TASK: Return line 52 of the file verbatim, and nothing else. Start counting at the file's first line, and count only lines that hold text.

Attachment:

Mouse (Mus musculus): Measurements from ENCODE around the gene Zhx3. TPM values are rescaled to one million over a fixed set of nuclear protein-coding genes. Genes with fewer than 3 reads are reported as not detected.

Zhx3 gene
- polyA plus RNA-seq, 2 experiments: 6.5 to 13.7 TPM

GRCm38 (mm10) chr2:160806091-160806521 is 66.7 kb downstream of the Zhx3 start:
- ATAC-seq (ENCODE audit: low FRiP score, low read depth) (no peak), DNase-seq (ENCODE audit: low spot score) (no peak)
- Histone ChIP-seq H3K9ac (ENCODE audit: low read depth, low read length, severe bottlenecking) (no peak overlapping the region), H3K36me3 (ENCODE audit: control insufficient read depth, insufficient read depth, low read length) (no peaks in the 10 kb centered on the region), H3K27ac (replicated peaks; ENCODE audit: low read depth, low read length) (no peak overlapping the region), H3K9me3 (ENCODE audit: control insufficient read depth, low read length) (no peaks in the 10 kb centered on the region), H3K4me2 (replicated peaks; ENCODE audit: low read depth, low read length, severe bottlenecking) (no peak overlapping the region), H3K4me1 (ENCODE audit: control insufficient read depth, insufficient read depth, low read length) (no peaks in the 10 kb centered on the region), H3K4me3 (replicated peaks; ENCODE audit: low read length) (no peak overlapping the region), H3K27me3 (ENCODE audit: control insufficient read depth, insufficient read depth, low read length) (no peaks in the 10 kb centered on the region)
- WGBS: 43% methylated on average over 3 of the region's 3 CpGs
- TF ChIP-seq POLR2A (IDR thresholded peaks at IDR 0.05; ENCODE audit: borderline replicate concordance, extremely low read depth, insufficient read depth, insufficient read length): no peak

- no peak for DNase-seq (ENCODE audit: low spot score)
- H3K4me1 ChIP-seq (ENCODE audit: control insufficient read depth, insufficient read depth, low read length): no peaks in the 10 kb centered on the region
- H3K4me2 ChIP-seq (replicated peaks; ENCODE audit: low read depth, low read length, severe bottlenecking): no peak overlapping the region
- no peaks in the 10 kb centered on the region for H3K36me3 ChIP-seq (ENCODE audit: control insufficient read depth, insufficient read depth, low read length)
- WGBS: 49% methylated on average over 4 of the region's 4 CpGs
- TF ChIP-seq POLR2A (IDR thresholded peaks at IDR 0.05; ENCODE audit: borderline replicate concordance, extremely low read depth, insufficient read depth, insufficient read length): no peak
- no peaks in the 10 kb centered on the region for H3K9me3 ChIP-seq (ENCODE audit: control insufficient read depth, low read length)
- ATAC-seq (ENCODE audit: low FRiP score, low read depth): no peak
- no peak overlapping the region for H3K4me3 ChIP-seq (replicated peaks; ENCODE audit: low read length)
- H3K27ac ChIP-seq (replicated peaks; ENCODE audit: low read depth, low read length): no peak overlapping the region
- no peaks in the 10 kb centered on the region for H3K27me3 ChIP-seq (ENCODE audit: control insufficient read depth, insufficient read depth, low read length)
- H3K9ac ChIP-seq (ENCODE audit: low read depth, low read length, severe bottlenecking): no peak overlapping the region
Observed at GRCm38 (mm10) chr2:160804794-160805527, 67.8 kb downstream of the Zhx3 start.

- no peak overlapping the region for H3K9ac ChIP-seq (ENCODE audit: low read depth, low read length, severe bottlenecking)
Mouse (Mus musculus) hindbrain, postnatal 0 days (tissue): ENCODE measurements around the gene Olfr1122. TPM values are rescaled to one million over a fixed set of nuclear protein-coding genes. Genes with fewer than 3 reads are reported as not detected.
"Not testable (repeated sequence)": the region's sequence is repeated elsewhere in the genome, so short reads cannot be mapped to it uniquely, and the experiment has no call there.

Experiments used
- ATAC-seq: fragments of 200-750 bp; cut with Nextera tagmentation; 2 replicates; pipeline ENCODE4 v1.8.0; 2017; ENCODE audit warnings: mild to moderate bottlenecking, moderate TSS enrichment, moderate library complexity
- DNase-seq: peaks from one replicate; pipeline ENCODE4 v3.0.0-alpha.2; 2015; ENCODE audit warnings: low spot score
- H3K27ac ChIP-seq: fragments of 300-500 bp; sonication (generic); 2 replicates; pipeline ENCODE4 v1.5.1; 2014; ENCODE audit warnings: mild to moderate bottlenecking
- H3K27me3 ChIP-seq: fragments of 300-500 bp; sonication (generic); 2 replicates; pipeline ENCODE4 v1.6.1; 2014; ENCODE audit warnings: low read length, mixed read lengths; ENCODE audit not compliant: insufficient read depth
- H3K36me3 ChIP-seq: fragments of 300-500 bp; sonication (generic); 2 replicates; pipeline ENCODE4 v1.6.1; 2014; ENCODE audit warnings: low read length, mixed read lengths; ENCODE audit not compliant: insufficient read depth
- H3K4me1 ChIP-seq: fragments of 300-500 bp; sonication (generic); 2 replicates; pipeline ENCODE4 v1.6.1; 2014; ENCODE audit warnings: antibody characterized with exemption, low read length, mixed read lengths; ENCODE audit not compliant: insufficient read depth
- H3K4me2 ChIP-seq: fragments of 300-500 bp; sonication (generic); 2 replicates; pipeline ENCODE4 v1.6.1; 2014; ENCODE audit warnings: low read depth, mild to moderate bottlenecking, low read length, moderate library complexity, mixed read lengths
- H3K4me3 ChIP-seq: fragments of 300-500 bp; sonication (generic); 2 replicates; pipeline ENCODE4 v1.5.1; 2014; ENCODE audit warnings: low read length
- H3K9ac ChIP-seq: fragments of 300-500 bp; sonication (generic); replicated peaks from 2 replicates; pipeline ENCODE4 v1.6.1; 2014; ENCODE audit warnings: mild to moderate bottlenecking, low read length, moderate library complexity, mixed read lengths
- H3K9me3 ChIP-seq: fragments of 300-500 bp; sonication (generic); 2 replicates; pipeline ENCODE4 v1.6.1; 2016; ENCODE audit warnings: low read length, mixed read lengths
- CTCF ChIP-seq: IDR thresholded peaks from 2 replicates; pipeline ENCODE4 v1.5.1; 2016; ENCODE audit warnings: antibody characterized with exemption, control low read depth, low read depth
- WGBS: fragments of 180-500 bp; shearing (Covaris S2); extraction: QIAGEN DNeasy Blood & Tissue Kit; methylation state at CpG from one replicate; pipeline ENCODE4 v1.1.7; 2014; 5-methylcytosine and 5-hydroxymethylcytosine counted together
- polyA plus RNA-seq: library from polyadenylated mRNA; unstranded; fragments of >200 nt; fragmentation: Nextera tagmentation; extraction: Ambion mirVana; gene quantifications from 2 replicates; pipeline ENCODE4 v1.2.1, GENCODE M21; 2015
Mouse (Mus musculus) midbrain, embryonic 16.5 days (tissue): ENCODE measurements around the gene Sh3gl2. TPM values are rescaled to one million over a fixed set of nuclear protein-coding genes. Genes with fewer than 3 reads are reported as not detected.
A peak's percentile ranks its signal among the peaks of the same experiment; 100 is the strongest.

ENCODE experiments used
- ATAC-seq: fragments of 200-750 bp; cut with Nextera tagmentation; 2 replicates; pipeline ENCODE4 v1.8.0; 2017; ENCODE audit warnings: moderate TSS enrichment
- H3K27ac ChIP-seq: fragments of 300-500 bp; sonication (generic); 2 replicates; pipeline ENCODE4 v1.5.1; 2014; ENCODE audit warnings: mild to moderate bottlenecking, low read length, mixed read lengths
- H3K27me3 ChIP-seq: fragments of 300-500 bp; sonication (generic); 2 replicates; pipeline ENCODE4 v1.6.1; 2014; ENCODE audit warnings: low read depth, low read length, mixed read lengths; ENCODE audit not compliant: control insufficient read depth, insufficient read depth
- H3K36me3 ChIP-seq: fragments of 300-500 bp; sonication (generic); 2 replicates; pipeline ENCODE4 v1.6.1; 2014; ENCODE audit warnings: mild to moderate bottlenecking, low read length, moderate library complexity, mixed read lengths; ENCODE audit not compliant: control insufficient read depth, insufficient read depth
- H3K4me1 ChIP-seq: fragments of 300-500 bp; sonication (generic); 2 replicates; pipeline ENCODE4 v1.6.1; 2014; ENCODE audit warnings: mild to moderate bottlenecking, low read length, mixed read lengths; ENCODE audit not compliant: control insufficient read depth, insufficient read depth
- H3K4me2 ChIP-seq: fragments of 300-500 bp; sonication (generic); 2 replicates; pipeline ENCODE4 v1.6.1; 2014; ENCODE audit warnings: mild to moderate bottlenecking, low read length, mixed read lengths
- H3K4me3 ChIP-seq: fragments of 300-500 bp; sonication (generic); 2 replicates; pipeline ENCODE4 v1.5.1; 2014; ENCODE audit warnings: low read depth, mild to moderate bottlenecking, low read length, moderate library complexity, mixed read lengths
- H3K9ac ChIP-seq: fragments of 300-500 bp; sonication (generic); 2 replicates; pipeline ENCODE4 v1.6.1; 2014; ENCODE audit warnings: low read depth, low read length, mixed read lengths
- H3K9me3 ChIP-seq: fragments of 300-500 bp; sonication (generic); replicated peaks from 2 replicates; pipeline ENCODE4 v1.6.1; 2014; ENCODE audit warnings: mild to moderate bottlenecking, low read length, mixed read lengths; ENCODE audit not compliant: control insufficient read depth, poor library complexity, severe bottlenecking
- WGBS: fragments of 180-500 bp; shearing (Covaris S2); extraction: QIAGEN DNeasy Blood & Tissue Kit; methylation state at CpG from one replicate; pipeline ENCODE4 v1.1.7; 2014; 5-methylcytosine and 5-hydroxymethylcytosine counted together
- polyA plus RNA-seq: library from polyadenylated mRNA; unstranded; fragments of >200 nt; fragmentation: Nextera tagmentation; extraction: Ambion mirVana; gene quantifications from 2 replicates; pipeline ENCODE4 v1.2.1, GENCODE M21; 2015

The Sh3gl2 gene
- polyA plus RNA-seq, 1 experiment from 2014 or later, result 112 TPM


- polyA plus RNA-seq: library from polyadenylated mRNA; unstranded; fragments of >200 nt; fragmentation: Nextera tagmentation; extraction: Ambion mirVana; gene quantifications from 2 replicates; pipeline ENCODE4 v1.2.1, GENCODE M21; 2015